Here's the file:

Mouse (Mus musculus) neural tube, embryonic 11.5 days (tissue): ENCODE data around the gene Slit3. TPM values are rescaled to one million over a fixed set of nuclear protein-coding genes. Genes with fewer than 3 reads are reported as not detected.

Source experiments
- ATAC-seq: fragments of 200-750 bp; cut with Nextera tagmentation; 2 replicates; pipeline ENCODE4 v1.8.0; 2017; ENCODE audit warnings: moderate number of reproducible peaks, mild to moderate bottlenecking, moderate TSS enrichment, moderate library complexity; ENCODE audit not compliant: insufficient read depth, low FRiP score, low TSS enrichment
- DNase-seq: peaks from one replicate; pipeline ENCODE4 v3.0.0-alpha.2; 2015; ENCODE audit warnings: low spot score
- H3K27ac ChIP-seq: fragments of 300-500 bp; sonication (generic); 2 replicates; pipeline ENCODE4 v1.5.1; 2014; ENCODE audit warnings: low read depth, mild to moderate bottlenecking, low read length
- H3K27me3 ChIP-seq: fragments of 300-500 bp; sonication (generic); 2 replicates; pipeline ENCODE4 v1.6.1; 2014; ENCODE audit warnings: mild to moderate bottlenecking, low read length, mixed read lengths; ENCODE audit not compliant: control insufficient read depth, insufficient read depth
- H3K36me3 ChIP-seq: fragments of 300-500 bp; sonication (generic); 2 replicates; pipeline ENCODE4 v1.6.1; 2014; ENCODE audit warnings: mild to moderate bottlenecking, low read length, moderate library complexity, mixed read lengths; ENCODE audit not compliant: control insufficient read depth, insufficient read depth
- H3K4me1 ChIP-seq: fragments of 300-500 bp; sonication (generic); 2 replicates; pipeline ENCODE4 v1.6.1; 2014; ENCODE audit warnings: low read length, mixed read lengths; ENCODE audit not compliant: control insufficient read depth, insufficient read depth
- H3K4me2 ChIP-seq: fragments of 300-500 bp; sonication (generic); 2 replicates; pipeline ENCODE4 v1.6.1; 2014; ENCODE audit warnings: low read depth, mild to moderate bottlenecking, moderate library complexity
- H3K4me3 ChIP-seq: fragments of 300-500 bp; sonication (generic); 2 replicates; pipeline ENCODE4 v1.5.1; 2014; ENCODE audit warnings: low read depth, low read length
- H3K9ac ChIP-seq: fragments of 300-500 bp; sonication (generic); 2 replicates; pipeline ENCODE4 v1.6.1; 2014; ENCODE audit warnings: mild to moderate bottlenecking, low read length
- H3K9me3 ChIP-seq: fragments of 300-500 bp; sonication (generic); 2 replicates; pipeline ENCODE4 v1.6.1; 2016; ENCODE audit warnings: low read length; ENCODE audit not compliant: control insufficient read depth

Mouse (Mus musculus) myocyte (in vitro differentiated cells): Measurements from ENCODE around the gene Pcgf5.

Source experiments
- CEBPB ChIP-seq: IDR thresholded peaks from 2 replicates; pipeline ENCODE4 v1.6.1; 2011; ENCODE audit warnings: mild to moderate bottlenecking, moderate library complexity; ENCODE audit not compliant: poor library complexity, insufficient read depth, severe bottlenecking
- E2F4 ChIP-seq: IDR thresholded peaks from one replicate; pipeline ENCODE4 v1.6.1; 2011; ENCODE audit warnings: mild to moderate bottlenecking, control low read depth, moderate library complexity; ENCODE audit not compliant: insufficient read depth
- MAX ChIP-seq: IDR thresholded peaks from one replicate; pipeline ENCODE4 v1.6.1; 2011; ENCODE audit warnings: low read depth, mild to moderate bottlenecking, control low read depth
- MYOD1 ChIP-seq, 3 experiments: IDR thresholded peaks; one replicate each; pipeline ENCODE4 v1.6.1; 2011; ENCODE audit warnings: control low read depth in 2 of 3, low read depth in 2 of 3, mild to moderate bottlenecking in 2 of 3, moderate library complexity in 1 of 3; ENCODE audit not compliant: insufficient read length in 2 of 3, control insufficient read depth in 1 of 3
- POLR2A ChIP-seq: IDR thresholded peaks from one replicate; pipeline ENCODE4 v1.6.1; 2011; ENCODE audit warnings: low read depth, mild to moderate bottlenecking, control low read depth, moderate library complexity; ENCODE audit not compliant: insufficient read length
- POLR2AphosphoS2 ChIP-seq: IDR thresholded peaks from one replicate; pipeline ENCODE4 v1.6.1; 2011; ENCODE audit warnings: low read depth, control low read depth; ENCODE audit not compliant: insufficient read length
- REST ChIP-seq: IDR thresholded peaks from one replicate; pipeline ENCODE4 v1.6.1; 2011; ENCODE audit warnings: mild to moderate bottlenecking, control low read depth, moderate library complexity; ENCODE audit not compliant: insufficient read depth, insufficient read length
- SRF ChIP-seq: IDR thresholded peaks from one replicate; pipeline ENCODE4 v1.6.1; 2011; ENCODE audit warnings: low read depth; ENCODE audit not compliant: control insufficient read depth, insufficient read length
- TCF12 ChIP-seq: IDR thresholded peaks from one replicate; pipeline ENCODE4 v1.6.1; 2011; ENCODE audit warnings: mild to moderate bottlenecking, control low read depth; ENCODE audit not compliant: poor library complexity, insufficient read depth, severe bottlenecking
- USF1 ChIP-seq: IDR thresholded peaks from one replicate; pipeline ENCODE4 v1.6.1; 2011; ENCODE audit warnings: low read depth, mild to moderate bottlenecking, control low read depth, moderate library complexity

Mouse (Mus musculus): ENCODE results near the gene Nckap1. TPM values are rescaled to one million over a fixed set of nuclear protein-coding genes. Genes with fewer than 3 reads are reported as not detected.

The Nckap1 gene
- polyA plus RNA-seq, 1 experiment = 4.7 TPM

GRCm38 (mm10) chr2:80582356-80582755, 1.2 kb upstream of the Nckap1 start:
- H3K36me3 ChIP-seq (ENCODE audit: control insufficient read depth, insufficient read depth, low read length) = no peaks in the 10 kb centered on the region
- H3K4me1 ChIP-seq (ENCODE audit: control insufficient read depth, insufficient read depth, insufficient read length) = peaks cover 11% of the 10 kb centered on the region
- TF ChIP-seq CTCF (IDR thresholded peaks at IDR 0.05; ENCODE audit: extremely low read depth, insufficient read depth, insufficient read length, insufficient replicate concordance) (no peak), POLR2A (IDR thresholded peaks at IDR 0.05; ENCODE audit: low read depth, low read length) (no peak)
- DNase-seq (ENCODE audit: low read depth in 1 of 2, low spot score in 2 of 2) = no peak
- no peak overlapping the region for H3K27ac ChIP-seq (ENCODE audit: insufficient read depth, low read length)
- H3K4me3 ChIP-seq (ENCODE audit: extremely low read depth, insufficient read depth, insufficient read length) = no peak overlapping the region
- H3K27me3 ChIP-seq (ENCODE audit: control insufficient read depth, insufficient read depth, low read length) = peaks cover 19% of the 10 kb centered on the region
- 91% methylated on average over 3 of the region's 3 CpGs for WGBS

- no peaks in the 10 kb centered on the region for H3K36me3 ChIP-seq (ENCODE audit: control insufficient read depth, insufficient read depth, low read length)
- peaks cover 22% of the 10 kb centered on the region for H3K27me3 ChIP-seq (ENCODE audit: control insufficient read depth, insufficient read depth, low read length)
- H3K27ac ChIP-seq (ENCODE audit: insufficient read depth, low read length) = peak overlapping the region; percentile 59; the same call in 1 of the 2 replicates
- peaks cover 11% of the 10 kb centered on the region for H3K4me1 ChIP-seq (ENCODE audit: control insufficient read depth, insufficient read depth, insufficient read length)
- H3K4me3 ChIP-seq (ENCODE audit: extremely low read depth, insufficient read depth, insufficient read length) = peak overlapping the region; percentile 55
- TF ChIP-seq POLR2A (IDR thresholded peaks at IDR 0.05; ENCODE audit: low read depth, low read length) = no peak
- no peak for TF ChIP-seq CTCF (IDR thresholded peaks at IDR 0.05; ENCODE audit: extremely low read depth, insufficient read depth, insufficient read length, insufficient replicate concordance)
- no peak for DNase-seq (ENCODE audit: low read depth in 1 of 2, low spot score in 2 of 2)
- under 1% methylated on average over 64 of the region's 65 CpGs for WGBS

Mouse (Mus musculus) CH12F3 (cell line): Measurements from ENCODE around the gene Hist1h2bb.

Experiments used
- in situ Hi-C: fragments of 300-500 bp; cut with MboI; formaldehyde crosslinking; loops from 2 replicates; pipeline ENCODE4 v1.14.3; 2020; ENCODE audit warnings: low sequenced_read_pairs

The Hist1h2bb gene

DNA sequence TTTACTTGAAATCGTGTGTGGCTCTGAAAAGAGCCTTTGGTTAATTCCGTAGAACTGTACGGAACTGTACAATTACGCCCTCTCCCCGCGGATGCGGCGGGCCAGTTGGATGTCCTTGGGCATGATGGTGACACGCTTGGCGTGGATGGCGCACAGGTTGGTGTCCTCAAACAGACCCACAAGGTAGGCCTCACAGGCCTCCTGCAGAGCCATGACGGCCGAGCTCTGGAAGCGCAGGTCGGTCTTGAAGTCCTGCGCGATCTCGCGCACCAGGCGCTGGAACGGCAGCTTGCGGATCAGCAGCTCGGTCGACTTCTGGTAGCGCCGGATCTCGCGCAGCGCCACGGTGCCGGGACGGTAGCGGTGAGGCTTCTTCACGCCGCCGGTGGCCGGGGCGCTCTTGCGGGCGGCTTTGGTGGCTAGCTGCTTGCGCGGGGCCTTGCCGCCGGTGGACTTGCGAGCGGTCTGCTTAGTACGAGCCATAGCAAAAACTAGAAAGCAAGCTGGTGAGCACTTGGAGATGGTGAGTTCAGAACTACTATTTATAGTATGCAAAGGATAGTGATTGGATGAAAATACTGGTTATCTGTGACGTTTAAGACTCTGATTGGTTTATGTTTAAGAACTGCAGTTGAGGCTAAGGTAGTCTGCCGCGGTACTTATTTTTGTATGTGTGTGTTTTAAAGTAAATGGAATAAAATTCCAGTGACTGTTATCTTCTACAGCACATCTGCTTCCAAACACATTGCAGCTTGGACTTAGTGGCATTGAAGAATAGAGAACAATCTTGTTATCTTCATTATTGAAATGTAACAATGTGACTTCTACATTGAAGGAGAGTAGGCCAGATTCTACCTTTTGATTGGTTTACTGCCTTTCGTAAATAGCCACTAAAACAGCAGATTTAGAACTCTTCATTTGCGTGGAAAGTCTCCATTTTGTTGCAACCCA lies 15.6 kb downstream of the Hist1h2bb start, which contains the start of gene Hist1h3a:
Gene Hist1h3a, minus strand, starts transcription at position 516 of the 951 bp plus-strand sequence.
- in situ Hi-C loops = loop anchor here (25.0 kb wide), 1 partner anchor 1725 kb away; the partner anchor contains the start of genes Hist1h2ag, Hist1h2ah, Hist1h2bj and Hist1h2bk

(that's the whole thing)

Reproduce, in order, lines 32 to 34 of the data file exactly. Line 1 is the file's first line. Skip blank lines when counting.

- DNase-seq (ENCODE audit: low read depth in 1 of 2, low spot score in 2 of 2) = no peak
- no peak overlapping the region for H3K27ac ChIP-seq (ENCODE audit: insufficient read depth, low read length)
- H3K4me3 ChIP-seq (ENCODE audit: extremely low read depth, insufficient read depth, insufficient read length) = no peak overlapping the region